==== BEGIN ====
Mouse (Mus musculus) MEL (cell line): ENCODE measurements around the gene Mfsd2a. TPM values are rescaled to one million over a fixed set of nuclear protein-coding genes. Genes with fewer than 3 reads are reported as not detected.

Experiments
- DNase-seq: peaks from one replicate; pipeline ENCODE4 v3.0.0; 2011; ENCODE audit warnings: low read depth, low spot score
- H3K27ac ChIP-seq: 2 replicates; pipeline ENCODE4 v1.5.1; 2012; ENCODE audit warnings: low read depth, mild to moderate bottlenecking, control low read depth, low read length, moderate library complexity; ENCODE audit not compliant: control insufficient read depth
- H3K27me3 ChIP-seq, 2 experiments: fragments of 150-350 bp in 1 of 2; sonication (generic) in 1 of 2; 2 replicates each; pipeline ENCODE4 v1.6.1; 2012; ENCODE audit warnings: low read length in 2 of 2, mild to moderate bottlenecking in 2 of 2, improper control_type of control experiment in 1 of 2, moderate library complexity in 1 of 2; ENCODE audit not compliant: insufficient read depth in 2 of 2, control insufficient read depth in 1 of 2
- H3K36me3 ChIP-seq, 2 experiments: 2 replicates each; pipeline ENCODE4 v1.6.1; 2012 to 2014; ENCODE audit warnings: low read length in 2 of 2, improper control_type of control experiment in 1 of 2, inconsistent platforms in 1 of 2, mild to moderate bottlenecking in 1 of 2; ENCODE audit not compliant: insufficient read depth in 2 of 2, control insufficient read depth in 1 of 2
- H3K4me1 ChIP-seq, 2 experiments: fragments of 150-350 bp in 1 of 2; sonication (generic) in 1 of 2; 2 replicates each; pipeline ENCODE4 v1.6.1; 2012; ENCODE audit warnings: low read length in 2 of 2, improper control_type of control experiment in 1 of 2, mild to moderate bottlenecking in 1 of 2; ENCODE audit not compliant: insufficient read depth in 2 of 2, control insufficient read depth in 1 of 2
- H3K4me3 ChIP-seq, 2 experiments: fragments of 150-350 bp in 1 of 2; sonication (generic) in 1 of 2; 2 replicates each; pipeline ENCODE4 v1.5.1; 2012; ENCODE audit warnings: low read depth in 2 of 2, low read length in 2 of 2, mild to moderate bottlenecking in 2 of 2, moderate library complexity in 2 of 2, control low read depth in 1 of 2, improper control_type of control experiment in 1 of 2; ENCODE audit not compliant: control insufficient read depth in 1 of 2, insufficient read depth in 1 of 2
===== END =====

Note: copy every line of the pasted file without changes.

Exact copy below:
Mouse (Mus musculus) MEL (cell line): ENCODE measurements around the gene Mfsd2a. TPM values are rescaled to one million over a fixed set of nuclear protein-coding genes. Genes with fewer than 3 reads are reported as not detected.

Experiments
- DNase-seq: peaks from one replicate; pipeline ENCODE4 v3.0.0; 2011; ENCODE audit warnings: low read depth, low spot score
- H3K27ac ChIP-seq: 2 replicates; pipeline ENCODE4 v1.5.1; 2012; ENCODE audit warnings: low read depth, mild to moderate bottlenecking, control low read depth, low read length, moderate library complexity; ENCODE audit not compliant: control insufficient read depth
- H3K27me3 ChIP-seq, 2 experiments: fragments of 150-350 bp in 1 of 2; sonication (generic) in 1 of 2; 2 replicates each; pipeline ENCODE4 v1.6.1; 2012; ENCODE audit warnings: low read length in 2 of 2, mild to moderate bottlenecking in 2 of 2, improper control_type of control experiment in 1 of 2, moderate library complexity in 1 of 2; ENCODE audit not compliant: insufficient read depth in 2 of 2, control insufficient read depth in 1 of 2
- H3K36me3 ChIP-seq, 2 experiments: 2 replicates each; pipeline ENCODE4 v1.6.1; 2012 to 2014; ENCODE audit warnings: low read length in 2 of 2, improper control_type of control experiment in 1 of 2, inconsistent platforms in 1 of 2, mild to moderate bottlenecking in 1 of 2; ENCODE audit not compliant: insufficient read depth in 2 of 2, control insufficient read depth in 1 of 2
- H3K4me1 ChIP-seq, 2 experiments: fragments of 150-350 bp in 1 of 2; sonication (generic) in 1 of 2; 2 replicates each; pipeline ENCODE4 v1.6.1; 2012; ENCODE audit warnings: low read length in 2 of 2, improper control_type of control experiment in 1 of 2, mild to moderate bottlenecking in 1 of 2; ENCODE audit not compliant: insufficient read depth in 2 of 2, control insufficient read depth in 1 of 2
- H3K4me3 ChIP-seq, 2 experiments: fragments of 150-350 bp in 1 of 2; sonication (generic) in 1 of 2; 2 replicates each; pipeline ENCODE4 v1.5.1; 2012; ENCODE audit warnings: low read depth in 2 of 2, low read length in 2 of 2, mild to moderate bottlenecking in 2 of 2, moderate library complexity in 2 of 2, control low read depth in 1 of 2, improper control_type of control experiment in 1 of 2; ENCODE audit not compliant: control insufficient read depth in 1 of 2, insufficient read depth in 1 of 2